Image experts help job hunters dress to impress
by Mark Tutton
Job seekers struggling with a cutthroat job market are turning to image consultants to give them an edge at interviews.
Amanda Sanders, image specialist with New York Image Consultant, told CNN that her clients used to be mostly divorcees or single people wanting to update their look. She says that these days around half of her clients are looking to boost their careers. "Now the job market is more competitive people want to invest in themselves and improve their game," Sanders told CNN. "Employers aren't just looking for a skill set, it's a complete package, including the presentation," Sanders said. But it's not just in style-conscious New York that workers are fretting over their appearance.
Gabrielle Teare, a London-based personal stylist, told CNN that her clients include bankers who have been made redundant or are concerned about losing their job, while in Toronto, image consultant Lynda Jean told CNN she has clients who worry they're not given the same respect as their colleagues simply because of their appearance.
When it comes to job interviews, the style experts have no doubts that image counts. "Research has shown time and time again that first impressions are made within 10 seconds of meeting someone," said Jean. "We all make assumptions in the first 10 seconds of meeting somebody and they include that person's level of education, social standing, economic status, and how well they will do in the future. "You only have one chance to make a good first impression and we live in a shallow world where we can benefit by looking good."
So how do you dress to impress at an interview? It may sound obvious, but, male or female, wear a suit. While the amount you should spend on a suit depends on your salary, Teare says it pays to splash out on quality. "To pull off a really good look you need to spend more money and view it as an investment," Teare told CNN. She said men's clothes tend to be cheaper than women's, so women have to spend more to compete. In fact, Teare says men tend to dress better than women for interviews.
"Women are reluctant to spend a lot of money on an interview suit because they view it as something they would wear once, whereas a man would see it as something they could wear to work and get a lot of use out of," said Teare.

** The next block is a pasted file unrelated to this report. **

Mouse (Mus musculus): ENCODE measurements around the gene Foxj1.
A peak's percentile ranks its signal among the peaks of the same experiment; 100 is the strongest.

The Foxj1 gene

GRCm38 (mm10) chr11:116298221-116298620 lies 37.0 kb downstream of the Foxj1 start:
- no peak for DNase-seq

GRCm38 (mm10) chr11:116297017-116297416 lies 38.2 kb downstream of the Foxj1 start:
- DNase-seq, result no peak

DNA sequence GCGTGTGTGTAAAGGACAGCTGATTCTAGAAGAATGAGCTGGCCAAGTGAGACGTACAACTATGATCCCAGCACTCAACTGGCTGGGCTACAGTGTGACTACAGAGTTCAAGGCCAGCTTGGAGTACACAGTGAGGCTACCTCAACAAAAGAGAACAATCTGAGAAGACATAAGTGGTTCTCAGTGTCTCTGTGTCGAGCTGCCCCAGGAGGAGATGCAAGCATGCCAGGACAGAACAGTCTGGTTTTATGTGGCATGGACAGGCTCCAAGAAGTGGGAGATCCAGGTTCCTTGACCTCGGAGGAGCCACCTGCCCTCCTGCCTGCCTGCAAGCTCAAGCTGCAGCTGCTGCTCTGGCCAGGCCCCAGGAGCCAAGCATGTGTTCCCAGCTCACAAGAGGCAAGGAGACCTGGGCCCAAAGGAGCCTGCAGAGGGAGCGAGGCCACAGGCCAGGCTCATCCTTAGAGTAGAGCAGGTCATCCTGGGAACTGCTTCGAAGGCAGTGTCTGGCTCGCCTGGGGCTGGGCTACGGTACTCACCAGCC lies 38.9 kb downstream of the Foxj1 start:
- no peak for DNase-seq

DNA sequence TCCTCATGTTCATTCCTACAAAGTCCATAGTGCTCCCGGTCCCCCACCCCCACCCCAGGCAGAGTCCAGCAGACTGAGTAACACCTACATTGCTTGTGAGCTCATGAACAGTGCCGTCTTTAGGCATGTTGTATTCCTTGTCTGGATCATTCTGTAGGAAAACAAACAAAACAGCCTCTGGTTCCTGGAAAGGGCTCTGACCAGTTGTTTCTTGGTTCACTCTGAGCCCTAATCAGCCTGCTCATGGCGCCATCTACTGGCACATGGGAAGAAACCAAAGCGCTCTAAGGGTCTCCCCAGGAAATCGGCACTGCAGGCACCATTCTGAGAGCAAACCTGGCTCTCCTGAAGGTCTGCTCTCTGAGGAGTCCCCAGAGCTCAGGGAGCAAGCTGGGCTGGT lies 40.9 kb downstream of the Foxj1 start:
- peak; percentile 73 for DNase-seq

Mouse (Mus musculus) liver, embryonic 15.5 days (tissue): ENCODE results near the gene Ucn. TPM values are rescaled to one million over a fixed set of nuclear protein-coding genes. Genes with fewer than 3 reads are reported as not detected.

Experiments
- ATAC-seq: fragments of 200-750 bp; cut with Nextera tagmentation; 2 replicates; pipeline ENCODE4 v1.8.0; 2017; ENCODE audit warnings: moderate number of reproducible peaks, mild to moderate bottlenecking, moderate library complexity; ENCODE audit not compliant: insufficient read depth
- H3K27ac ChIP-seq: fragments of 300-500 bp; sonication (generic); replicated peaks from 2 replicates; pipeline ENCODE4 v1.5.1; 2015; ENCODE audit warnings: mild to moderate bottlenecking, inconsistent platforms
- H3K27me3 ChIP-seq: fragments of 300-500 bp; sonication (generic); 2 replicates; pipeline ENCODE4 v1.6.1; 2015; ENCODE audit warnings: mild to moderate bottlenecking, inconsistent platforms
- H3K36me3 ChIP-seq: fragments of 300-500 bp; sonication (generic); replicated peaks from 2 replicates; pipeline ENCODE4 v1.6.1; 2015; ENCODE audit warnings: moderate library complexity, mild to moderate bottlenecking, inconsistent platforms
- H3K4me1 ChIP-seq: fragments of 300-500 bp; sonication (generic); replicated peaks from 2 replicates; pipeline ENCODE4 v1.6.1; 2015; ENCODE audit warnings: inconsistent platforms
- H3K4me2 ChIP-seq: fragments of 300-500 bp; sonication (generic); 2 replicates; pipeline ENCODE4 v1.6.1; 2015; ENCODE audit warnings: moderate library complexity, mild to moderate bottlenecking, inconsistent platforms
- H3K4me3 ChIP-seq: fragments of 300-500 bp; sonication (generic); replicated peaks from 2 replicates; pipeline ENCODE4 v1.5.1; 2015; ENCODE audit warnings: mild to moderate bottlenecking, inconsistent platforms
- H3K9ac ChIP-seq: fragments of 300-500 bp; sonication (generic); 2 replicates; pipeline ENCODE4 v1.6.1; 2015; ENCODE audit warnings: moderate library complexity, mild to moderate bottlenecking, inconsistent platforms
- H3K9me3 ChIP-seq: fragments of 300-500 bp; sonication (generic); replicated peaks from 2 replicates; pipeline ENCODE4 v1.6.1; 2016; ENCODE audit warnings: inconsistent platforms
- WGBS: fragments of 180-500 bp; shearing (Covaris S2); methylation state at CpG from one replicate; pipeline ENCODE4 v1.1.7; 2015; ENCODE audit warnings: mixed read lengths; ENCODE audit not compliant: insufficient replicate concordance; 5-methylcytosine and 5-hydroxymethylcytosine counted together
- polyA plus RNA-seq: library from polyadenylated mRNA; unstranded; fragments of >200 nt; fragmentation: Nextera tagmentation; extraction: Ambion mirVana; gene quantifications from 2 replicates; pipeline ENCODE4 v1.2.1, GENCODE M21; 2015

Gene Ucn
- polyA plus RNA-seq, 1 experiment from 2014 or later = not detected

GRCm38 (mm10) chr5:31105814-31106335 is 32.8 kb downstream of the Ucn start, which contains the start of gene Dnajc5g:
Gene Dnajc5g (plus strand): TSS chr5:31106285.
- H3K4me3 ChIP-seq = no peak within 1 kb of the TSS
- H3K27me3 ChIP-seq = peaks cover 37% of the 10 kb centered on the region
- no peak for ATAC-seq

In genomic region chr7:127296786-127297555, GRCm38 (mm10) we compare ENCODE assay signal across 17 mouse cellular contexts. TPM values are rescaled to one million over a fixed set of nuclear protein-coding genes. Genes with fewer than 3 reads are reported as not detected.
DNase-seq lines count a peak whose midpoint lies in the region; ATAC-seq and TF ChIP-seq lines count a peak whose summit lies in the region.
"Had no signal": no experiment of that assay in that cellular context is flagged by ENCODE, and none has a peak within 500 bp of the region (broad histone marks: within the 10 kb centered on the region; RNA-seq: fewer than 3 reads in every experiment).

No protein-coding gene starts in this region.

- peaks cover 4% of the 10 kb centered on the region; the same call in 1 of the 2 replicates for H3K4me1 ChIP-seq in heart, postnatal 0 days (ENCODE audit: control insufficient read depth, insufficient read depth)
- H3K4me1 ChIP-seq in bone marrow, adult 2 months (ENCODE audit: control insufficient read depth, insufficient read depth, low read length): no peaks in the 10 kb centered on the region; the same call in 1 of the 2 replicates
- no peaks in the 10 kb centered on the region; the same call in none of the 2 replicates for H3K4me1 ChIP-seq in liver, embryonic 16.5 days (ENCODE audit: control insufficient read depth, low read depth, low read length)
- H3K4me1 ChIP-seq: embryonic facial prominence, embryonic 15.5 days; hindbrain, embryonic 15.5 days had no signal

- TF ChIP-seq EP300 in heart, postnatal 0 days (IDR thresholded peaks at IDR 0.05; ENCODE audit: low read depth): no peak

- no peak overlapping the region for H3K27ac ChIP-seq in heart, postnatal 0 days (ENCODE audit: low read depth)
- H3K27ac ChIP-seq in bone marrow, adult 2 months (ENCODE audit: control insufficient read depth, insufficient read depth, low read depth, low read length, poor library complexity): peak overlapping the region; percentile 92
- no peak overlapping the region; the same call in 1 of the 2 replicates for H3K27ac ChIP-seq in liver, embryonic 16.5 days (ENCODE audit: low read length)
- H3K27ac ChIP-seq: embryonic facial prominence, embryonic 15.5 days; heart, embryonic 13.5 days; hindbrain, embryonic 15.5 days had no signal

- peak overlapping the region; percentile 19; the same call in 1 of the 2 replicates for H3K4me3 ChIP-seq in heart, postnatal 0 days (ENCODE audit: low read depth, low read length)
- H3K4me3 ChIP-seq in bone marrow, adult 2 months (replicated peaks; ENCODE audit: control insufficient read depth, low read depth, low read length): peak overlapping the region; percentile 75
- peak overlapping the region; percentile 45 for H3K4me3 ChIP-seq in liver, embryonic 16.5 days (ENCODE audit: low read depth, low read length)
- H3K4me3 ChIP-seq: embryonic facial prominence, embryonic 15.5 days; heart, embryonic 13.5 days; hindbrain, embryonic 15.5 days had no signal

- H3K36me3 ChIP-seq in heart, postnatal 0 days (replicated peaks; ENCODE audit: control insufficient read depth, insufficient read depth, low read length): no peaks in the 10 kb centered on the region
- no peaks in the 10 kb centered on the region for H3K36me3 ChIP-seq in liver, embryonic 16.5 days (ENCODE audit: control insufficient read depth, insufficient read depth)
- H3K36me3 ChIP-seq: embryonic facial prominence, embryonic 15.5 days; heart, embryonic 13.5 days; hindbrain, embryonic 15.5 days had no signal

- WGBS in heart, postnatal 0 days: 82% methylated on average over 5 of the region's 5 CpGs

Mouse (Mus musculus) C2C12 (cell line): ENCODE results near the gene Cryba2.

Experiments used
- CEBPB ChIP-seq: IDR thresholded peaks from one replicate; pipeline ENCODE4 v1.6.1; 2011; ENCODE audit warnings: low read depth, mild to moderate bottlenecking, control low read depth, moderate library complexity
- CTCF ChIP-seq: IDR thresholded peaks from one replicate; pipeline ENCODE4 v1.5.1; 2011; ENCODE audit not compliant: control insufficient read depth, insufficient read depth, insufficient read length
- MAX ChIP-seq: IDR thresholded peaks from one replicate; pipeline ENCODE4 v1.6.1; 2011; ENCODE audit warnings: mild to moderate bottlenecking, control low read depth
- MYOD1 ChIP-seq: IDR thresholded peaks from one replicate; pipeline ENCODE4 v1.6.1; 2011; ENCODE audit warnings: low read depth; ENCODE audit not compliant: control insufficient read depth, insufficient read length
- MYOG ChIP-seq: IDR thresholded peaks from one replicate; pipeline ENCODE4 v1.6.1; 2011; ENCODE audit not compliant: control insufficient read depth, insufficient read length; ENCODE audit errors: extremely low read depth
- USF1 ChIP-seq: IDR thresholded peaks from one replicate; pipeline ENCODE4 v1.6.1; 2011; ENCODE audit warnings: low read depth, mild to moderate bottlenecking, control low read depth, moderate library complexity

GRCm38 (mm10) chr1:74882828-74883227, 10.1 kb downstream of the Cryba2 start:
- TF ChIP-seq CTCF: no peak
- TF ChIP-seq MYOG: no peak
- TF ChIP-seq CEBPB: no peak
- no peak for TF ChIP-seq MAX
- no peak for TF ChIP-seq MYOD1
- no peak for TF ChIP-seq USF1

But Teare says men often get carried away when it comes to colors. "Don't wear a gray suit or a pink shirt with a yellow tie. Stick to a black or navy suit and a white or pale blue shirt," she said. It's not enough to have a smart suit and matching colors -- when it comes to making a good first impression it's the details that count. Hair should be neatly cut, nails well scrubbed and shoes polished. "I've heard stories where CEOs and VPs have told human resources that if any men walk into a first interview wearing rubber-soled shoes, not to have them back," said Jean.
For women, there are more details to worry about. "Hemlines shouldn't be too high, and necklines not too low," said Sanders. "Footwear should be appropriate, accessories not to flashy, and perfume not too overwhelming." The image experts agree that knowing you look good builds confidence, and that confidence will be apparent to interviewers. Sanders told CNN, "It's not just about the exterior, but when you feel great about the exterior it resonates. It opens more doors and people feel more secure about going for certain jobs."
Do you need a style consultant?
by Agnes Le Nart
"I don't like shopping," says Busser, a Boston-area corporate speaker and trainer. "I don't think I am particularly good at it. And yet it is important in my work to look really put together."
So about a year ago she hired Ginger Burr, president of Total Image Consultants, to help upgrade her look.
"Ginger's fee was less than the cost of buying the one 'bad' suit that I would probably have chosen without her help," Busser says.